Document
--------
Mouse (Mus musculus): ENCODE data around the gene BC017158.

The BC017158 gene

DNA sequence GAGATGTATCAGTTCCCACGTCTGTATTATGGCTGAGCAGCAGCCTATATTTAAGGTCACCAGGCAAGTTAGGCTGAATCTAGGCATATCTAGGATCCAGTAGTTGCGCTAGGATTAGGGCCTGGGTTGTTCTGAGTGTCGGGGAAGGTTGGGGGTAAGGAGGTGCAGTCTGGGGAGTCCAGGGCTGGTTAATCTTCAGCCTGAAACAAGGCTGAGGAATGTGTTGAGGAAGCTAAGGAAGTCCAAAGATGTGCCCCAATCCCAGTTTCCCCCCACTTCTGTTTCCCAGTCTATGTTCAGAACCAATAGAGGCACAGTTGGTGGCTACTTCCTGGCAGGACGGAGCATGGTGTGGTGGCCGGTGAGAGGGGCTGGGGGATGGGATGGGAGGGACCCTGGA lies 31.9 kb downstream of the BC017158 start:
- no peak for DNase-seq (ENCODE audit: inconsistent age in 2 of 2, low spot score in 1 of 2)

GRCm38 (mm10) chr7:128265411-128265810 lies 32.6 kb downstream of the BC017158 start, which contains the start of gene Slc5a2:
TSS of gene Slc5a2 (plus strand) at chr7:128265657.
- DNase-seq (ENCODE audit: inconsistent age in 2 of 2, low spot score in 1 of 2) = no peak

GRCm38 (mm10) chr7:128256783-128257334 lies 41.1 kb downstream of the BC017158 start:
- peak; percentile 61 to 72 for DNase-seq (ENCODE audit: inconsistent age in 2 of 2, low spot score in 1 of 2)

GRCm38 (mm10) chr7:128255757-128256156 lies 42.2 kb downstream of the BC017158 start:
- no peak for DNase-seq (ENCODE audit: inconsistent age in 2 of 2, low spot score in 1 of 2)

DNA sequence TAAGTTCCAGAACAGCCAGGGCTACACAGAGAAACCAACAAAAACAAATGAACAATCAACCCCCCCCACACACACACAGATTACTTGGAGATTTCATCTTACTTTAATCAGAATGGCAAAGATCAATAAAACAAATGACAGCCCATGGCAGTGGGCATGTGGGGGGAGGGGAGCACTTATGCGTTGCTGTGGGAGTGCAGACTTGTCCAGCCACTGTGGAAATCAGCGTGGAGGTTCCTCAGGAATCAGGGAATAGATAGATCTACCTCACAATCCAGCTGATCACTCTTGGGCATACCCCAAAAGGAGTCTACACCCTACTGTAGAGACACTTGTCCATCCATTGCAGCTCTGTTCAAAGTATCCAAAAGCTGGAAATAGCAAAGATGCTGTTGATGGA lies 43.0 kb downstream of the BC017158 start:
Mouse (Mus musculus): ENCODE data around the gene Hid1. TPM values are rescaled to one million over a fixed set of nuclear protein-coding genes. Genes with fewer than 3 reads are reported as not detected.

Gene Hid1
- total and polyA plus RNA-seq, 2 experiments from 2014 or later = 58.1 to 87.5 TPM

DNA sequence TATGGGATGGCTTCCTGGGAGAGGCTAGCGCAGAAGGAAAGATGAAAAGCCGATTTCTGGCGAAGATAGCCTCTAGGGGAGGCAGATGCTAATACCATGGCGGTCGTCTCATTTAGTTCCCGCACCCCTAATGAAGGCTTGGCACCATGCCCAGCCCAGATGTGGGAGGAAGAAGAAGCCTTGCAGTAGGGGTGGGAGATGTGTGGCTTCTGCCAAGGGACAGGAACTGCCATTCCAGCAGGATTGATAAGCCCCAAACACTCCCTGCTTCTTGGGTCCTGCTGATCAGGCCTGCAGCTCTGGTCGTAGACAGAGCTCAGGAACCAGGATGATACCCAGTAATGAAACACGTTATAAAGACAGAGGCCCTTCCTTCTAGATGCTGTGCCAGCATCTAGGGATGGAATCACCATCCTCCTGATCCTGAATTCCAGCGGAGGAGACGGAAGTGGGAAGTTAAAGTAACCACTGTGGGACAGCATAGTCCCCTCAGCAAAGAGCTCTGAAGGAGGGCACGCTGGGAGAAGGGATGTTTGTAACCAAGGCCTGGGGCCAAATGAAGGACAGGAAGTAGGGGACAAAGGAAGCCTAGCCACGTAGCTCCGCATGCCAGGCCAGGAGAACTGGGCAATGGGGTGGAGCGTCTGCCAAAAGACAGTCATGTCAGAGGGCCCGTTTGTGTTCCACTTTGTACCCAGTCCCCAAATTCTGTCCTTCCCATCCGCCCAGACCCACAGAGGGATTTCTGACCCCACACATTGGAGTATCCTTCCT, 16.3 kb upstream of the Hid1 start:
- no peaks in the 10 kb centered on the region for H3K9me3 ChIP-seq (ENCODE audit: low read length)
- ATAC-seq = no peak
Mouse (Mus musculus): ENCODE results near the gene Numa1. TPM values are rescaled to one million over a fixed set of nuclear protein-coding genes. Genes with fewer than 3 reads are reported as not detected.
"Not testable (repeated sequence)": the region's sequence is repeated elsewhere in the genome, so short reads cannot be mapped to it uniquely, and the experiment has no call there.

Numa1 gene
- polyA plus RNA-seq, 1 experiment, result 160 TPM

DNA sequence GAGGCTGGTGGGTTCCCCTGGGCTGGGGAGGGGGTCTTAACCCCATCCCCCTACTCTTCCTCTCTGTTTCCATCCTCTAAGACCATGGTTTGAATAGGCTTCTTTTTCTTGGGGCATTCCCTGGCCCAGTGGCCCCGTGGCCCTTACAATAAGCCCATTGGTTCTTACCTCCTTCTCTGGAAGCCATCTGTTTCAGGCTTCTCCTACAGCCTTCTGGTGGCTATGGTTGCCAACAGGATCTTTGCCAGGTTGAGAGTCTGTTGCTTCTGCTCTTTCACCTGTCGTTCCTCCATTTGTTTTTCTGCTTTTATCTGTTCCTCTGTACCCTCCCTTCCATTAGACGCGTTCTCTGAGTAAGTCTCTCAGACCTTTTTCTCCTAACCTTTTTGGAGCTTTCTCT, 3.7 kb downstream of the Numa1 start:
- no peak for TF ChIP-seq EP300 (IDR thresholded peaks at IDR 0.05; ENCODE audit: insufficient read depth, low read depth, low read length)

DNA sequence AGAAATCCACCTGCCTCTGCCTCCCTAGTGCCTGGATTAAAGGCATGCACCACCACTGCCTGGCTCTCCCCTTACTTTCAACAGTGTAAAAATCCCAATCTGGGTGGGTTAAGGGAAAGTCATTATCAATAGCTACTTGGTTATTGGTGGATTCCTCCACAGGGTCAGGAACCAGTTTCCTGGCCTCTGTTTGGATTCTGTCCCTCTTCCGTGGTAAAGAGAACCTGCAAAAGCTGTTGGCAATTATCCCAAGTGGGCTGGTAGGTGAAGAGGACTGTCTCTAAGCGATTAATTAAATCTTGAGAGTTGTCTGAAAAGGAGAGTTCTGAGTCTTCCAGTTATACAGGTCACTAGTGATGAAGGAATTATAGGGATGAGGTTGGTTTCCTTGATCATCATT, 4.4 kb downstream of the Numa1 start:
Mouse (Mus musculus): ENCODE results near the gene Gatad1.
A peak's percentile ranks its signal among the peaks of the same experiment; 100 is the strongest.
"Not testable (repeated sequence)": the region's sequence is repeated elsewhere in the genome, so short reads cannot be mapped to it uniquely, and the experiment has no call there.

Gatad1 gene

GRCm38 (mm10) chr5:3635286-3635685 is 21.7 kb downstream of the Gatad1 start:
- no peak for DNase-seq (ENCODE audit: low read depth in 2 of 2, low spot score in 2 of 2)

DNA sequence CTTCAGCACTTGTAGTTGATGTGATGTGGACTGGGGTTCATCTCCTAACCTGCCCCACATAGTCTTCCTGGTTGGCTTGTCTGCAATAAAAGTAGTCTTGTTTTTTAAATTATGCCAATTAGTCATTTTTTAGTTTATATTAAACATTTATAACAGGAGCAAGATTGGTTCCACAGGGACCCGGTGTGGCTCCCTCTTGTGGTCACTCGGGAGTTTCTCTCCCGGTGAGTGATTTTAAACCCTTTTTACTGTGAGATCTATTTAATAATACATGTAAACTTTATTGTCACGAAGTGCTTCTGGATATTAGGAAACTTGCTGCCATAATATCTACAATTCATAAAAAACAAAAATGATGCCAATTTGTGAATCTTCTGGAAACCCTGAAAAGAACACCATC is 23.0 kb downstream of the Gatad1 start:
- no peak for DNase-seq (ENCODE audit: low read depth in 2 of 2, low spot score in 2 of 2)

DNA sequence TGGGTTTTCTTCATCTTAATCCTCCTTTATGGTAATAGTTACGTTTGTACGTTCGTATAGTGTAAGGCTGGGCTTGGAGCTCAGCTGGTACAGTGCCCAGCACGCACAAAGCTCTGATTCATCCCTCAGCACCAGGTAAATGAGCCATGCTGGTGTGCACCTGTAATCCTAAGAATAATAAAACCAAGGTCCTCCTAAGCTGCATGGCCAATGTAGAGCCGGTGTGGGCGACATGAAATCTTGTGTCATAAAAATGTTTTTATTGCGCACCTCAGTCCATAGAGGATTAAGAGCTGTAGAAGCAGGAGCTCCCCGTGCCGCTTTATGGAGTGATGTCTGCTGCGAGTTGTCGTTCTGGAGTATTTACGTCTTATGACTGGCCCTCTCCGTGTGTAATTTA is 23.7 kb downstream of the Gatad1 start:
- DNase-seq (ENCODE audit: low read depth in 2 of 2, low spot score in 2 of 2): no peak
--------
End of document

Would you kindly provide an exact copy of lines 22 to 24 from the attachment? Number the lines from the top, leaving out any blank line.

- polyA plus RNA-seq, 1 experiment, result 160 TPM

DNA sequence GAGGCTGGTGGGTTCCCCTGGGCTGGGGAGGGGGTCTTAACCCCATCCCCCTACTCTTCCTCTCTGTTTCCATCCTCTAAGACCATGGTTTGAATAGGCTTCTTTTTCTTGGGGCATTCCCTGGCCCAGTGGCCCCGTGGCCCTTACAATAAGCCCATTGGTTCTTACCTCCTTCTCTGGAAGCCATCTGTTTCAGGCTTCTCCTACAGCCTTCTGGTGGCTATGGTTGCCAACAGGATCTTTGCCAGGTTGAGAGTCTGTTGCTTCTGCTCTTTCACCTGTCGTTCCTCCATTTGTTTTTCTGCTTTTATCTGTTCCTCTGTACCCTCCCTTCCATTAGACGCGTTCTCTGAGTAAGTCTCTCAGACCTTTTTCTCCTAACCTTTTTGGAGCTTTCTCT, 3.7 kb downstream of the Numa1 start:
- no peak for TF ChIP-seq EP300 (IDR thresholded peaks at IDR 0.05; ENCODE audit: insufficient read depth, low read depth, low read length)